Leaders of Russia, Turkey and Iran announced an agreement on Wednesday to sponsor a conference aimed at achieving a peaceful settlement of the Syria war. The conference they proposed to be held in the Russian Black Sea resort of Sochi, where the three leaders met before. The announcement underscored Russia’s increasingly influential role in determining the outcome of the war, especially when the announcement came just days before a new round of peace talk convened by a special United Nations envoy, Staffan de Mistura on Nov 28.
The Sochi announcement also came a few days after President Vladimir V. Putin of Russia met with President Bashar al-Assad of Syria, an indication that Mr. Assad had agreed to the idea. The announcement would be to portray Russia as a flexible diplomatic intermediary in the Syria conflict, despite Russia’s military backing for Mr. Assad.
At the United Nations, officials sought to portray the Sochi announcement as constructive, which in no way undermined Mr. Mistura’s efforts.
Russia, Turkey and Iran Propose Conference on Postwar Syria’s Future
MOSCOW — Leaders of Russia, Turkey and Iran announced an agreement on Wednesday to sponsor a conference aimed at achieving a peaceful settlement of the Syria war.
The announcement by the three leaders, who were meeting in the Russian Black Sea resort of Sochi, underscored Russia’s increasingly influential role in determining the outcome of the war, which appears to be winding down after nearly seven years.
The conference they proposed, also to be held in Sochi, was announced just days before a new round of peace talks was planned in Geneva, convened by a special United Nations envoy, Staffan de Mistura.
It was another sign that Mr. de Mistura’s efforts, frustrated for years, have now been overshadowed by Russia’s actions.
The Sochi announcement also came a few days after President Vladimir V. Putin of Russia met with President Bashar al-Assad of Syria, an indication that Mr. Assad had agreed to the idea. Mr. Putin also called President Trump and other regional leaders, reflecting what appeared to be a coordinated effort that highlighted Russia’s role.
Mr. Putin sought to use the Sochi announcement to portray Russia as a flexible diplomatic intermediary in the Syria conflict, despite Russia’s military backing for Mr. Assad, widely regarded by opponents as a war criminal.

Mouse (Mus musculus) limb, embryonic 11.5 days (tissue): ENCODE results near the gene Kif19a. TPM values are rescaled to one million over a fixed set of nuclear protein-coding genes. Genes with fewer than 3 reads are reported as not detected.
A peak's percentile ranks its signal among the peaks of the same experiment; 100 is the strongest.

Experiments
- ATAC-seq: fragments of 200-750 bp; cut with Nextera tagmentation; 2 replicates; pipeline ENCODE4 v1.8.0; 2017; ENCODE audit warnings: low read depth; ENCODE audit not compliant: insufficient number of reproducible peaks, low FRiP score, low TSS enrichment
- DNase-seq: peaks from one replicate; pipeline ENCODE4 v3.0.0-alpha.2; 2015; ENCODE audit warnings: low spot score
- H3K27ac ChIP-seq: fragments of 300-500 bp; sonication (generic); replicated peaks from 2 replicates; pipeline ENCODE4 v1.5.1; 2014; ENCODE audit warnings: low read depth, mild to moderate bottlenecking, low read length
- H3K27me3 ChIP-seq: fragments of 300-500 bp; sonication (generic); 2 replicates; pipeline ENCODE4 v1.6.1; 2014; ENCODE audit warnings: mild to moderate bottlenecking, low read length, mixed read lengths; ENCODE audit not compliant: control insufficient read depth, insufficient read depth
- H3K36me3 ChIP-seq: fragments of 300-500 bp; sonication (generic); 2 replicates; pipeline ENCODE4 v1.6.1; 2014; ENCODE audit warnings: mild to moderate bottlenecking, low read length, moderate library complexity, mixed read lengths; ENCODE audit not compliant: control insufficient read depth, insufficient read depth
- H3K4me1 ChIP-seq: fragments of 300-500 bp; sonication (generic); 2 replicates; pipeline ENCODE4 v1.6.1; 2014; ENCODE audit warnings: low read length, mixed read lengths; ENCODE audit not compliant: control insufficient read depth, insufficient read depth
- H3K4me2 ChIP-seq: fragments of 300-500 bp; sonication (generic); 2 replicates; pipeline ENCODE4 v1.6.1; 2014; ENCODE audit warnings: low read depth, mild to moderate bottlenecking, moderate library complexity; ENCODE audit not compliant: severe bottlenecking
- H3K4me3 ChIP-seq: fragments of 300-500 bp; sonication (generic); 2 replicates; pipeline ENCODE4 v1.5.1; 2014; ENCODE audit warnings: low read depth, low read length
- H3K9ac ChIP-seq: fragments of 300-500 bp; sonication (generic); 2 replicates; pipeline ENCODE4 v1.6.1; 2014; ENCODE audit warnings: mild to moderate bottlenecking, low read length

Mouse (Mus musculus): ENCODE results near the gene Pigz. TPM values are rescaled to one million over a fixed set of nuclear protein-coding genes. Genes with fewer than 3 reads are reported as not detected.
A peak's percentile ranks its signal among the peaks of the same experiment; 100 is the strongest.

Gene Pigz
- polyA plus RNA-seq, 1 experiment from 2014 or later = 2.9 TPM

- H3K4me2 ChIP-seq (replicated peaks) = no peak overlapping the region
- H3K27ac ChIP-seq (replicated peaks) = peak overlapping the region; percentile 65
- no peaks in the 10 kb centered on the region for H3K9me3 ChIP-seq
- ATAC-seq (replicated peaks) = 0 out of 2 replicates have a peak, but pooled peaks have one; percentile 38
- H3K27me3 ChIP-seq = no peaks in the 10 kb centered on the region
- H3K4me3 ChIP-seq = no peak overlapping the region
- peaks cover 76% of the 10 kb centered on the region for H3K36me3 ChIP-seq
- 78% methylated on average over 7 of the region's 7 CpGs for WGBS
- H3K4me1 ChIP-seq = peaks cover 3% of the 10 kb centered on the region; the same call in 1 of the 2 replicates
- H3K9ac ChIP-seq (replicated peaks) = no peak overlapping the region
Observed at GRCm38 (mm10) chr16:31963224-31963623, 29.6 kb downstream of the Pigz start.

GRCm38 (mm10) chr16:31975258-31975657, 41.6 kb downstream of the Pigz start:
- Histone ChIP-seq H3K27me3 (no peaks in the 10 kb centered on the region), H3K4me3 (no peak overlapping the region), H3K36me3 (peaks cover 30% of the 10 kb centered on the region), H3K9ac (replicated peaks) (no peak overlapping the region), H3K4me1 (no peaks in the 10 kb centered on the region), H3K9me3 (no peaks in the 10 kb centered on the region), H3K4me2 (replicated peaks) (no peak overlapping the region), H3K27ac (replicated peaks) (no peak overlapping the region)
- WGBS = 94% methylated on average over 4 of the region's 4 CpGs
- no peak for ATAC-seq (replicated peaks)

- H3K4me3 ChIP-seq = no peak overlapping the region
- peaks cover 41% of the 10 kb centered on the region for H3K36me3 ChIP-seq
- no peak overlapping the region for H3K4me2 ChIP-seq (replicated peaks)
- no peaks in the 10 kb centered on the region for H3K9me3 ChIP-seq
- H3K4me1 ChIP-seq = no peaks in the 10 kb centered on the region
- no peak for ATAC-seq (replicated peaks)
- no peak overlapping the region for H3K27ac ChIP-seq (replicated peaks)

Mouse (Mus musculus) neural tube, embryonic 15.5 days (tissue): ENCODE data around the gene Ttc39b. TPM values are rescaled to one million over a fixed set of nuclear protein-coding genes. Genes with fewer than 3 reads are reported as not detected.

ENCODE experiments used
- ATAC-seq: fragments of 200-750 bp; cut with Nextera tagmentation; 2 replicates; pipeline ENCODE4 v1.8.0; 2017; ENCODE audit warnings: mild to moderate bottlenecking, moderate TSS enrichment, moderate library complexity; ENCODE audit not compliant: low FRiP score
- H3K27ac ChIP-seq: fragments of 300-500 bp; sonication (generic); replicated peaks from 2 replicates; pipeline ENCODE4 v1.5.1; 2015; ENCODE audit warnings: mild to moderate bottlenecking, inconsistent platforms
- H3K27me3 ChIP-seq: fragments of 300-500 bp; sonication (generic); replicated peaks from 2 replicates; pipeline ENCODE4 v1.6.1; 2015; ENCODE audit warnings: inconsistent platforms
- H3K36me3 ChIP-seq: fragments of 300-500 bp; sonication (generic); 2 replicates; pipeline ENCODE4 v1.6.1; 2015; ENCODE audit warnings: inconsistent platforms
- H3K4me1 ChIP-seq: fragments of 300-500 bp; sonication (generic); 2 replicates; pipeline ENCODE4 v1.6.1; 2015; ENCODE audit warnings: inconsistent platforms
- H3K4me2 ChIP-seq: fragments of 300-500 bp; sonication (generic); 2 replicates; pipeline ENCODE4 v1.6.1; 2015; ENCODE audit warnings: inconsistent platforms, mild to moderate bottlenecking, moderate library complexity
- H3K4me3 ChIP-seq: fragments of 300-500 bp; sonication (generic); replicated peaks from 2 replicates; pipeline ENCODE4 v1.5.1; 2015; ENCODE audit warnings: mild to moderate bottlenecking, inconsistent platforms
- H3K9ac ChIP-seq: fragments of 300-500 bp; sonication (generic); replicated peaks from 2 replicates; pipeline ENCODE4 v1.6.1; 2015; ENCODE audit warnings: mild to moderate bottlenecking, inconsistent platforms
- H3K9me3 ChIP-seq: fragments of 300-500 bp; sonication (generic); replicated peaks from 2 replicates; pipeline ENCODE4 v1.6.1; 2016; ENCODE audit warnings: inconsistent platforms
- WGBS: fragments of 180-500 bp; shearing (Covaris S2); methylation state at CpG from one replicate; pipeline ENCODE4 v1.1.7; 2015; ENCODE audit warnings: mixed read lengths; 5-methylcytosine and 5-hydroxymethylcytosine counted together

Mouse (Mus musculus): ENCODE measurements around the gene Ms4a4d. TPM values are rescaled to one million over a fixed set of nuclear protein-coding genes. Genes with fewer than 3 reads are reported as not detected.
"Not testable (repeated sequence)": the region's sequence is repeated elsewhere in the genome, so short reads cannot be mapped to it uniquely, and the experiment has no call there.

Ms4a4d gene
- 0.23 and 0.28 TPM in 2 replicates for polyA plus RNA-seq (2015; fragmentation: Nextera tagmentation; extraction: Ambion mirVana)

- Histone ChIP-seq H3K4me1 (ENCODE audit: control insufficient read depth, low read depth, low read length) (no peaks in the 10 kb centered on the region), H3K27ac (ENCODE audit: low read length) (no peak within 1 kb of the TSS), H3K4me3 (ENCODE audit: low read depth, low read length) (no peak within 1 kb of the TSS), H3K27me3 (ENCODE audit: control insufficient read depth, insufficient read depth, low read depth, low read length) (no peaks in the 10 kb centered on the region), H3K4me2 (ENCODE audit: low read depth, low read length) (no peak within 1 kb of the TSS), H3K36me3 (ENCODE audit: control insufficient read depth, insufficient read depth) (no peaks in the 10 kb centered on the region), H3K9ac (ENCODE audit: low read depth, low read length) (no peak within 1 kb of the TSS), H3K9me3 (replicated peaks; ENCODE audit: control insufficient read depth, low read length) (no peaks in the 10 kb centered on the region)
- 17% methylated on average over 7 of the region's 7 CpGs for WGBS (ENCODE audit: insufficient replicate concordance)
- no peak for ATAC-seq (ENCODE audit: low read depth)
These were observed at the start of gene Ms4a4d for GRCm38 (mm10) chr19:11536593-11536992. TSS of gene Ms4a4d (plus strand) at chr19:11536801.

“The Syrian people are to decide their future themselves,” said Mr. Putin. “Obviously, the reform process will not be easy and will require compromise and concessions from all of its participants, including the Syrian government.”
The war has displaced half the Syrian population and created a protracted humanitarian crisis, with millions of Syrian refugees in neighboring countries.
Precisely who among Mr. Assad’s adversaries would be invited to the Sochi conference, and when it will be convened, have not been made clear yet.
Russia, Mr. Assad’s chief ally, helped turn the tide of the conflict in his favor with a major military intervention two years ago.
Mr. Assad’s forces have since reclaimed most of the country from Islamist militants and insurgents who had sought to topple him, including rebel groups backed by the United States and some of its allies.
In their joint statement, the Russian, Iranian and Turkish leaders called on representatives of the Syrian opposition “that are committed to the sovereignty, independence, unity, territorial integrity and non-fractional character of the Syrian state” to take part in the Sochi conference.
Mr. Putin, sitting with President Hassan Rouhani of Iran and President Recep Tayyip Erdogan of Turkey, said the most important purpose of the conference would be to frame “the future structure” of the Syrian state.
Their announcement coincided with a meeting of Syrian opposition factions in Saudi Arabia, who were trying to form a unified position before the Geneva talks on Nov. 28.
For many members of the Syrian opposition, peace in Syria is unattainable before Mr. Assad is held accountable for human rights abuses, including what United Nations investigators have said was the use of chemical weapons by Syria’s military.
There were signs on Wednesday that the opposition remained challenged in finding a common position on Mr. Assad.
Al Arabiya, the Saudi-owned news website, reported that the High Negotiations Committee, which has represented the opposition at previous Geneva talks, had been troubled in recent days by 10 resignations, including its leader, Riyad Hijab. Al Arabiya said he had taken an “uncompromising line” against Mr. Assad’s participation in Syria’s postwar future.
For Mr. Erdogan, the main issue is whether American-backed Kurdish forces in Syria should be involved in any political settlement. Mr. Erdogan regards those forces as enemy affiliates of Kurdish insurgents in Turkey.
“The exclusion of terrorist aspects from the process, is still among Turkey’s priorities,” Mr. Erdogan said.
At the United Nations, officials sought to portray the Sochi announcement as constructive, which in no way undermined Mr. de Mistura’s efforts.
Farhan Haq, a United Nations spokesman, said: “Our focus remains on the meetings that will begin in Geneva on Nov. 28. We hope that all the other processes that are underway will contribute to a successful round of talks.”
Correction: November 22, 2017
An earlier version of this article misstated the location of Vladimir V. Putin’s meeting with Bashar al-Assad this week. It was in Sochi, Russia, not in Moscow.
Source: The New York Times, Ivan Nechepurenko, November 22, 2017. Photo: Sputnik via Reuters